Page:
The way we see it, as an artist you probably don’t actually care how the assets you need are made. Whether the fire extinguisher you want for your project is modeled in Blender and textured in Substance, photoscanned from real life, or generated with some AI, you don’t really care. As long as you can get a nice fire extinguisher, under a permissive license that suits your needs, you probably don’t care how exactly it was made.

But we do.

But not because we hate AI

We have nothing against generative AI, in fact, we think it’s pretty cool. We just recognize that these tools rely on a good foundation of data. The more “real” data (as opposed to “generated” data) they have access to, the better their generated results will be, meaning potentially the better your game or VFX shot will be.

Poly Haven has always been about lowering the barrier of entry for people to create higher quality 3D art by providing tools and content to everyone for free equally. In many ways, generative AI has similar potential to level the playing field.

Our choice not to make generated content is not based on some legal or moral stance, but out of a choice to be part of the source data used for training long term.

We want Poly Haven to stick to its core values, being a source of high-quality 3D content based on photographic data and real life, available to everyone as freely as possible.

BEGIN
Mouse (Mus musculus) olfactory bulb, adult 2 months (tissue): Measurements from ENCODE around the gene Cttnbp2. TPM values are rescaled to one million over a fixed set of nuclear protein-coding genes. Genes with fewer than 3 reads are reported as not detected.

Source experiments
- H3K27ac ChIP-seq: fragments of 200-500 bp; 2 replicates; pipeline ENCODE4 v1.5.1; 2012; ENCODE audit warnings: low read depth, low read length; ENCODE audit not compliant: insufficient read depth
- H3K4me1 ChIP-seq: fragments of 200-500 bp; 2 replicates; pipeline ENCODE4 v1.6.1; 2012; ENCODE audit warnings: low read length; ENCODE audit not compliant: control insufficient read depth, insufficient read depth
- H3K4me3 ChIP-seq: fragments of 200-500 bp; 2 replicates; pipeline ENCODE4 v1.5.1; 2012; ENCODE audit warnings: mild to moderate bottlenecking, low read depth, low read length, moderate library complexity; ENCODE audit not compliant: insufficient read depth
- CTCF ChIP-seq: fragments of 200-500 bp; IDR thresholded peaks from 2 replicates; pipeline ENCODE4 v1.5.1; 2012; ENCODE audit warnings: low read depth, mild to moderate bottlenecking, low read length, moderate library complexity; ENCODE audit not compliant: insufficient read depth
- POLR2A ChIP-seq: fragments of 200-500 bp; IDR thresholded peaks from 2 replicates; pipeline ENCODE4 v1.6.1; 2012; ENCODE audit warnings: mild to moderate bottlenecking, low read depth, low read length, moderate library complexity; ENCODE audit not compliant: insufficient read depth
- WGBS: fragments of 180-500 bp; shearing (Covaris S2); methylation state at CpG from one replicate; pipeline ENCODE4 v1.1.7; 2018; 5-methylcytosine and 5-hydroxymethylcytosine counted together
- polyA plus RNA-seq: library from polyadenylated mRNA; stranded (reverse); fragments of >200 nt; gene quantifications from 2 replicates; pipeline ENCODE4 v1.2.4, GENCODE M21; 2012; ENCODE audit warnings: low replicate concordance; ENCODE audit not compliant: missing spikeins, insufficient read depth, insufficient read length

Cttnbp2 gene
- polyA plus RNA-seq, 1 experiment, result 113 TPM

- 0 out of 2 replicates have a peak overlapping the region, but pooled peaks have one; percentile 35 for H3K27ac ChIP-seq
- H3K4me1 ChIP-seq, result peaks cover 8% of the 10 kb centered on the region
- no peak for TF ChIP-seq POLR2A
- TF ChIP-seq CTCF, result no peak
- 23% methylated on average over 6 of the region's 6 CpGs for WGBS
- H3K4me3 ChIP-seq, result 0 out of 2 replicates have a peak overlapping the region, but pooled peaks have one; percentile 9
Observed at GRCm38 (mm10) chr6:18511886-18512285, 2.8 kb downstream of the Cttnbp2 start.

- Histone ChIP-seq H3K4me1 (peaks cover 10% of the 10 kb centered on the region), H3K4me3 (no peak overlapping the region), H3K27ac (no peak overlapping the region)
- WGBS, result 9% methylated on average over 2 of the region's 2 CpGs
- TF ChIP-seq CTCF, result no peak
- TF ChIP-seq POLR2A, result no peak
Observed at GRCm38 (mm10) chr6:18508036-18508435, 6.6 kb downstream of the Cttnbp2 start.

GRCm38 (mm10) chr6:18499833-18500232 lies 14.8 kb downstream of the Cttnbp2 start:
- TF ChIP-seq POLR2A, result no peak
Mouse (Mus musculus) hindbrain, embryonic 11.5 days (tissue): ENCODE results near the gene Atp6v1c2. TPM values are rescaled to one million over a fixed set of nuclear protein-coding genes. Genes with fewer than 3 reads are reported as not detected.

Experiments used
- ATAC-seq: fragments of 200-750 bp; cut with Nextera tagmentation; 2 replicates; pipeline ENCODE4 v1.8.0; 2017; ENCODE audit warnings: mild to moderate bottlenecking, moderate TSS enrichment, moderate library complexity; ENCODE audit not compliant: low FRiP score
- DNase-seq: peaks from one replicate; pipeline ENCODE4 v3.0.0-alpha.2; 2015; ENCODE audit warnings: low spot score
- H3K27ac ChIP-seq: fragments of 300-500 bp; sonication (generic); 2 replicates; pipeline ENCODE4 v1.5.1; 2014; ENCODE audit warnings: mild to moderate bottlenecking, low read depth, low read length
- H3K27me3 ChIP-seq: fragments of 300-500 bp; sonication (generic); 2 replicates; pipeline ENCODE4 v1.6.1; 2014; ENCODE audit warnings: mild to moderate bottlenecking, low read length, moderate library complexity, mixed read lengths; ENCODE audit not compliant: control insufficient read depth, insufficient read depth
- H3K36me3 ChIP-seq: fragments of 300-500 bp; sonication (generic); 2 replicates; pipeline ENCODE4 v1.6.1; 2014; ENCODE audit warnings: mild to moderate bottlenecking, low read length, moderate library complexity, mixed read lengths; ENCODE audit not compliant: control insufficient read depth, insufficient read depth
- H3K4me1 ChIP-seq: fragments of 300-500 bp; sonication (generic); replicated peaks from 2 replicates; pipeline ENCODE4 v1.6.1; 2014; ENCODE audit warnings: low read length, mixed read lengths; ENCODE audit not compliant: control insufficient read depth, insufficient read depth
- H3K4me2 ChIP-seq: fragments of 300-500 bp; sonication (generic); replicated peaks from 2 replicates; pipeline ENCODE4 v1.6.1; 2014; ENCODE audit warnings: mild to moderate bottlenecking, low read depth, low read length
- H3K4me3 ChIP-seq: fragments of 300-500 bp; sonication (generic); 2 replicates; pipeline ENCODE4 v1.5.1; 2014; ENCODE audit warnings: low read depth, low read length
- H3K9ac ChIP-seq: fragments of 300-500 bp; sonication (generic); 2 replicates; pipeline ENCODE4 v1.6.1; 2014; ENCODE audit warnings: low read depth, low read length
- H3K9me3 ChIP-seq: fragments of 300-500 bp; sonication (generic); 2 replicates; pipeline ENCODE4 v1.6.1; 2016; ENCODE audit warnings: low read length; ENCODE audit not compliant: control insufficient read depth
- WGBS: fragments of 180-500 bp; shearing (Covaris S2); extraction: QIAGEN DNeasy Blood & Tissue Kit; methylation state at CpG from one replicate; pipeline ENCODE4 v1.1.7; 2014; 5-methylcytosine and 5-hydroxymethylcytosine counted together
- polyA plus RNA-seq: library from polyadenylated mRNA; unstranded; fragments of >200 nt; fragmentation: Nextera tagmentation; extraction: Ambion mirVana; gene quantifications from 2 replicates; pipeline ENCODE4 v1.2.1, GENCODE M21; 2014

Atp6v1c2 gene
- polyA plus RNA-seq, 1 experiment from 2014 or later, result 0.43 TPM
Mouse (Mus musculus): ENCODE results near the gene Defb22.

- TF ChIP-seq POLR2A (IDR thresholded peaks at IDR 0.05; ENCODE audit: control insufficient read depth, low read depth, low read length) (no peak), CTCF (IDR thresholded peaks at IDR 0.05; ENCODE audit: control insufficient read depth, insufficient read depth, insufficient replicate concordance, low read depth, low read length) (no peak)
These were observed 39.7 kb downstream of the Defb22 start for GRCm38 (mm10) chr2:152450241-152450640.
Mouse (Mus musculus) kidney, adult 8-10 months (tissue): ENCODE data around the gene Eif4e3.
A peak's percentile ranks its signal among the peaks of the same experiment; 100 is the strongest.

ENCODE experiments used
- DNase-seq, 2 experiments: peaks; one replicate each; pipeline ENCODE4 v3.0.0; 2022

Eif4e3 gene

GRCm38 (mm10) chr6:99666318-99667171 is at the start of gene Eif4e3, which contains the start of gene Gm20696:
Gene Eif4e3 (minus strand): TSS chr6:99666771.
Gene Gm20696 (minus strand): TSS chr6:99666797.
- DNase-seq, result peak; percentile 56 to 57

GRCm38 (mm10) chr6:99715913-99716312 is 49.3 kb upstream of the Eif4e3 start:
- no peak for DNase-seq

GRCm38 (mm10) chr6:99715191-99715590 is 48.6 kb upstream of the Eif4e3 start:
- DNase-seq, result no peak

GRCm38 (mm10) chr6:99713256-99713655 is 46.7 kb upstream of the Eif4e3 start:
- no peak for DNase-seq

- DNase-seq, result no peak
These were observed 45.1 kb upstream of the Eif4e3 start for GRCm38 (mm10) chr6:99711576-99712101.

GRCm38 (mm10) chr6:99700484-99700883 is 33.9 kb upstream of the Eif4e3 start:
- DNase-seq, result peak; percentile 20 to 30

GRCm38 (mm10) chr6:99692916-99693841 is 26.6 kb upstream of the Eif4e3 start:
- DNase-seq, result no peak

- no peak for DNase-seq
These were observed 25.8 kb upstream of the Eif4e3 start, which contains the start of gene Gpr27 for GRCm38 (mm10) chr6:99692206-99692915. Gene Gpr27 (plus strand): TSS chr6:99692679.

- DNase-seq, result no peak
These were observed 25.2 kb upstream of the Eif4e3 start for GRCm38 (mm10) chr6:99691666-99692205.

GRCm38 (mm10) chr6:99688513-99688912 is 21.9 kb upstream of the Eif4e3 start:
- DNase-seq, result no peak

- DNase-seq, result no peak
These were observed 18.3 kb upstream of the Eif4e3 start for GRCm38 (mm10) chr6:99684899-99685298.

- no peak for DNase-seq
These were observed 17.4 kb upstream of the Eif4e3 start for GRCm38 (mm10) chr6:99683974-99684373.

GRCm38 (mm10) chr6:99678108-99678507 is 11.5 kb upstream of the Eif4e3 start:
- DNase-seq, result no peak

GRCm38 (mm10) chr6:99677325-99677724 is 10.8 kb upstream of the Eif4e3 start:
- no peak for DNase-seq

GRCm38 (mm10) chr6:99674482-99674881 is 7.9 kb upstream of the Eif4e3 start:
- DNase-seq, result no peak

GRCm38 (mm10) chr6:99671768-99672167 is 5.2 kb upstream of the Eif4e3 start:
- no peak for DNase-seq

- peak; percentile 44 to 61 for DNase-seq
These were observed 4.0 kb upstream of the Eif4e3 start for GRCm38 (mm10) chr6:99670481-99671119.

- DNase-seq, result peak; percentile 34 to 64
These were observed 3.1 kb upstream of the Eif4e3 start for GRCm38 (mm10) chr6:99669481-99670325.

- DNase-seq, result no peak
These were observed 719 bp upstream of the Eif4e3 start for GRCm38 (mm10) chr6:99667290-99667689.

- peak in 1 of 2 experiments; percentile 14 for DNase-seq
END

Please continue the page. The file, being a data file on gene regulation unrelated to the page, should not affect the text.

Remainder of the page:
But at what cost?

The reality of the progression of technology is that some jobs will be made less valuable as automation improves, even to the point of becoming obsolete.

Many people make the counterargument that your job won’t be replaced by AI, just that your job will be made easier and more efficient.

That’s true in some cases, but that also means employers and clients may want to pay less for your work, or let you go because they don’t need as many people for that role now.

This issue has been, and still is being, debated to death on the internet (and since the Industrial Revolution of course), so that’s not what I want to talk about here. Instead, I want to focus on what it means for Poly Haven.

Realistically, we’re working ourselves out of a job to some extent. We’re providing the ethically sourced no-strings-attached training data to tools that may ultimately replace us. Why go to some website to dig through hundreds of wood materials, when you can stay in your texturing software and ask it for exactly what you want?

Sure, there is some value in a library of any kind (regardless of how the content is created) that you can browse through when you don’t really know what you want yet, but this can be implemented alongside generative tools too.

The reality is, we think, that the future of small asset libraries like Poly Haven might not look too good. Whether it’s generative tools removing the need for 3rd party asset libraries entirely, or just massive one-stop shops like FAB promises to be, taking over any hope of competition, we feel it might be time to start adapting.